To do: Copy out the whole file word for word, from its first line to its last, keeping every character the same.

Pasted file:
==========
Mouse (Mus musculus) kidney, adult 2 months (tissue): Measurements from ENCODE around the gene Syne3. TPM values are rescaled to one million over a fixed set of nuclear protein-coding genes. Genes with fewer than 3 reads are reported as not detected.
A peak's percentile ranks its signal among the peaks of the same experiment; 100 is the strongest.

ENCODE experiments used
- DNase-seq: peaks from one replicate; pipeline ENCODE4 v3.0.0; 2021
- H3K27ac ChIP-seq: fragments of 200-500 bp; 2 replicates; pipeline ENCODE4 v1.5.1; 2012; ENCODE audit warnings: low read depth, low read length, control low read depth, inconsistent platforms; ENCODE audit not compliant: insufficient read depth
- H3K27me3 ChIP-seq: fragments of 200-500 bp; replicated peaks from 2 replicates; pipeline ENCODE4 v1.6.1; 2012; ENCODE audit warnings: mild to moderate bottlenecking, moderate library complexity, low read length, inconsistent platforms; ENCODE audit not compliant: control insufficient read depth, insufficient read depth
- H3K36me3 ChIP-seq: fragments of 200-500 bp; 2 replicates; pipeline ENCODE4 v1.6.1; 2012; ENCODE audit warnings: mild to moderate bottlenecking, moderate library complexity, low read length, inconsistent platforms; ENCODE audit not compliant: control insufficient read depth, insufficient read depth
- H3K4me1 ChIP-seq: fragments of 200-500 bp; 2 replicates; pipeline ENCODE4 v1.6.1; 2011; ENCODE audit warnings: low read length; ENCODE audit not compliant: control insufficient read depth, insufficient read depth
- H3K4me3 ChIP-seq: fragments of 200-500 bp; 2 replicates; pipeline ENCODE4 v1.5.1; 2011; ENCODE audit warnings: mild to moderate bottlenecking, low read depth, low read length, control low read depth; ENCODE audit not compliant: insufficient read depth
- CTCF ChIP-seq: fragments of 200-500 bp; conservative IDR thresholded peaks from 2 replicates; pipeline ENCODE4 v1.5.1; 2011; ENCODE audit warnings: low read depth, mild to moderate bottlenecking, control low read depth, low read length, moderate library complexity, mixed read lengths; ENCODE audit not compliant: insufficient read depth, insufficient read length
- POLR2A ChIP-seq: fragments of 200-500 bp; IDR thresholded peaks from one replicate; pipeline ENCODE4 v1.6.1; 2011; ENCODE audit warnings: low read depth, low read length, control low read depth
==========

Mouse (Mus musculus) kidney, adult 2 months (tissue): Measurements from ENCODE around the gene Syne3. TPM values are rescaled to one million over a fixed set of nuclear protein-coding genes. Genes with fewer than 3 reads are reported as not detected.
A peak's percentile ranks its signal among the peaks of the same experiment; 100 is the strongest.

ENCODE experiments used
- DNase-seq: peaks from one replicate; pipeline ENCODE4 v3.0.0; 2021
- H3K27ac ChIP-seq: fragments of 200-500 bp; 2 replicates; pipeline ENCODE4 v1.5.1; 2012; ENCODE audit warnings: low read depth, low read length, control low read depth, inconsistent platforms; ENCODE audit not compliant: insufficient read depth
- H3K27me3 ChIP-seq: fragments of 200-500 bp; replicated peaks from 2 replicates; pipeline ENCODE4 v1.6.1; 2012; ENCODE audit warnings: mild to moderate bottlenecking, moderate library complexity, low read length, inconsistent platforms; ENCODE audit not compliant: control insufficient read depth, insufficient read depth
- H3K36me3 ChIP-seq: fragments of 200-500 bp; 2 replicates; pipeline ENCODE4 v1.6.1; 2012; ENCODE audit warnings: mild to moderate bottlenecking, moderate library complexity, low read length, inconsistent platforms; ENCODE audit not compliant: control insufficient read depth, insufficient read depth
- H3K4me1 ChIP-seq: fragments of 200-500 bp; 2 replicates; pipeline ENCODE4 v1.6.1; 2011; ENCODE audit warnings: low read length; ENCODE audit not compliant: control insufficient read depth, insufficient read depth
- H3K4me3 ChIP-seq: fragments of 200-500 bp; 2 replicates; pipeline ENCODE4 v1.5.1; 2011; ENCODE audit warnings: mild to moderate bottlenecking, low read depth, low read length, control low read depth; ENCODE audit not compliant: insufficient read depth
- CTCF ChIP-seq: fragments of 200-500 bp; conservative IDR thresholded peaks from 2 replicates; pipeline ENCODE4 v1.5.1; 2011; ENCODE audit warnings: low read depth, mild to moderate bottlenecking, control low read depth, low read length, moderate library complexity, mixed read lengths; ENCODE audit not compliant: insufficient read depth, insufficient read length
- POLR2A ChIP-seq: fragments of 200-500 bp; IDR thresholded peaks from one replicate; pipeline ENCODE4 v1.6.1; 2011; ENCODE audit warnings: low read depth, low read length, control low read depth